Teaching English typically falls into one of four categories; reading, writing, speaking and listening. Often, the listening aspect can be overlooked or be reduced to the poor effort of pressing play on the cassette that came with the twenty year old workbook your school provides you with, (if you are lucky enough to be provided with anything, decades old or not!).
Listening doesn’t have to mean a silent class listening to an unnatural conversation carried out by actors with questionable pronunciation, it can be interactive and fun if you look outside of the realm of role play and rote Q & As.
Here is an incredibly simple listening activity that can be carried out with very little preparation – the good old dictation.
Traditionally, a dictation would require the class to sit in silence listening to the teacher reading a passage and writing word for word what they hear. Not fun.
In this activity, the teacher reads a passage but instead of writing what they hear, the students have to draw it.
Either in groups or individually, students have to engage their ears and utilise their listening skills without getting bogged down in worries about spelling or grammar – this is a listening activity after all, not writing.
There are some variations for how you can carry this out depending on the ability of the class and how challenging you want to make it;
- teacher reads the passage and students can only listen
- teacher reads the passage and students can make notes
- teacher reads the passage multiple times including part way through the drawing process
- teacher reads the passage once and students can come and ask questions to clarify specific details
- teacher reads the passage and gives a copy to students
- teacher reads the passage and shows it on the projector/writes it on the whiteboard
Below is an example passage that I have used in my classroom. You can of course use your own words, taking into consideration the previous learning you have done with your class, or perhaps a descriptive piece of writing from a book. The important factor is that there are specific details that can be checked off afterwards.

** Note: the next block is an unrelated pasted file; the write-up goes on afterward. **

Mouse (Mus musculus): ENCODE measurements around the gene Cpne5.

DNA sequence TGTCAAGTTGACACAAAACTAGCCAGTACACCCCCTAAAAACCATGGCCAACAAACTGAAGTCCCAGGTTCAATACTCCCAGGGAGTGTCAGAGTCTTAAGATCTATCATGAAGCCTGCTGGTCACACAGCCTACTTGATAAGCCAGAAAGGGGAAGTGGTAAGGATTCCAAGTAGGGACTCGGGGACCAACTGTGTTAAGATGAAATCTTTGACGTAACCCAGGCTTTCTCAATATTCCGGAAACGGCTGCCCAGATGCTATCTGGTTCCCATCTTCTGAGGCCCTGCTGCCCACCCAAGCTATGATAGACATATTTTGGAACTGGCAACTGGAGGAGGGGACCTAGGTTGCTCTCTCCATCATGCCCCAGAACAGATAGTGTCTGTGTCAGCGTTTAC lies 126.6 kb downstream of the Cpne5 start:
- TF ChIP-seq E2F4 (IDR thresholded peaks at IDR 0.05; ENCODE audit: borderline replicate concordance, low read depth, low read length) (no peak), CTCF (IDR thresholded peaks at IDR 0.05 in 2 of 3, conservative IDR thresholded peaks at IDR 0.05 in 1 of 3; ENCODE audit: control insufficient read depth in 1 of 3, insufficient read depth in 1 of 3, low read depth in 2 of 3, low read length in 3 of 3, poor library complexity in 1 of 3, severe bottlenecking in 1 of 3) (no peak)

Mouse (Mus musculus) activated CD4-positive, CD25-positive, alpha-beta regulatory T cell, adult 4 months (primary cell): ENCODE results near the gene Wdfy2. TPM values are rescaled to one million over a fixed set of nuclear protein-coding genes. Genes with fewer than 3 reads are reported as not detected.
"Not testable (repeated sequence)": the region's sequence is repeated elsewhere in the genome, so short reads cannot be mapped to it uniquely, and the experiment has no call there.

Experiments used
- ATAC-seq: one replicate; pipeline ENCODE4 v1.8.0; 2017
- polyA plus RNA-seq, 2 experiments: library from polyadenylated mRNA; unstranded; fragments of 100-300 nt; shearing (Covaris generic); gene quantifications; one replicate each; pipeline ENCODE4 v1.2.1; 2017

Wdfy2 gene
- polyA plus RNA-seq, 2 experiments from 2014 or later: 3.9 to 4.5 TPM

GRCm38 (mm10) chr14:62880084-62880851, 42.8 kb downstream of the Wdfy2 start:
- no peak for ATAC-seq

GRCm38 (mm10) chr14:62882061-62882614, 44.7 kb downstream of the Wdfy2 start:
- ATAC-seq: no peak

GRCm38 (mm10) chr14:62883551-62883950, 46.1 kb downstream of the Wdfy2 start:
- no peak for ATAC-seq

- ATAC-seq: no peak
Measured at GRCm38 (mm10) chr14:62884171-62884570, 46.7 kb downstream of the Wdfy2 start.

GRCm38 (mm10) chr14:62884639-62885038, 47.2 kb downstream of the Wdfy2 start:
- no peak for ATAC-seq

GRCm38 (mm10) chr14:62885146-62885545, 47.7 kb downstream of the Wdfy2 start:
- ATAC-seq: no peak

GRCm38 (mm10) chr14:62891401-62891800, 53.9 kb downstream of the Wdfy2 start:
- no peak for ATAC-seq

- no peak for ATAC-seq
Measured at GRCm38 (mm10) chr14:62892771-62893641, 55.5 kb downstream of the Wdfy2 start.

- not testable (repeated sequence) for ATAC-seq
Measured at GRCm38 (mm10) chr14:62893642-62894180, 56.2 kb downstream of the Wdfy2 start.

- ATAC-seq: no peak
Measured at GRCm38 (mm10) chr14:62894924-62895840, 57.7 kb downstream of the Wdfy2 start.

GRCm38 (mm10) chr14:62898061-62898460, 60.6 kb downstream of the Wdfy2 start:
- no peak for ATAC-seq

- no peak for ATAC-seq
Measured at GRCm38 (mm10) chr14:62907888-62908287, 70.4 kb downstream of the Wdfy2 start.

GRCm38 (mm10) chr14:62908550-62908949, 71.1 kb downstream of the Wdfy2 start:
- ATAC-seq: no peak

It is a hot summer day and the sun is high up in the sky. A few white fluffy clouds sit in the bright blue sky and three birds are flying. The sea is sparkling in the sunlight and the beach is looking beautiful. A family is sitting on the beach; mum is sat in the shade of an umbrella reading a book, dad is making sandcastles with the daughter and the son is standing in the sea, feeling the cool water on his feet. A crab is close to him and he can see fish in the sea. Everyone is happy and having fun. Two palm trees stand tall, one on the left, one on the right. On the right, four monkeys play in the tree, throwing coconuts down below.
I’m a big fan of (healthy) competition in the classroom, so I always do this with small groups of students, each group with a piece of A3 paper. I encourage students to take different roles, with less artistically inclined students responsible for reading the passage or asking the teacher questions (depending on how you run the activity) and checking off particular details. The artists in the group will go to town creating wonderful pictures that you can then keep to display around the classroom.
After a set amount of time, I like to get groups up one by one to show their work and as a class we go through the passage and check off each detail. The group whose picture has the most correct details, wins!
Further variations and extensions of this activity include;
- students write passages to read to each other
- matching descriptive passages to pictures
- students look at a picture and write a passage describing it
Even if you don’t specifically teach listening as a subject, it is an aspect of English teaching that is often overlooked. Needing so little preparation other than having a piece of writing to hand (you could even write one on the spot if you were caught out) this activity is perfect to insert into any lesson as a warm up, filler or just a bit of creative fun. Why not try it yourself and let me know how it goes?
This is part of a weekly feature – Teacher Tuesday – make sure you come back next week for another lesson idea. If you have an idea to share as part of Teacher Tuesday feel free to get in touch.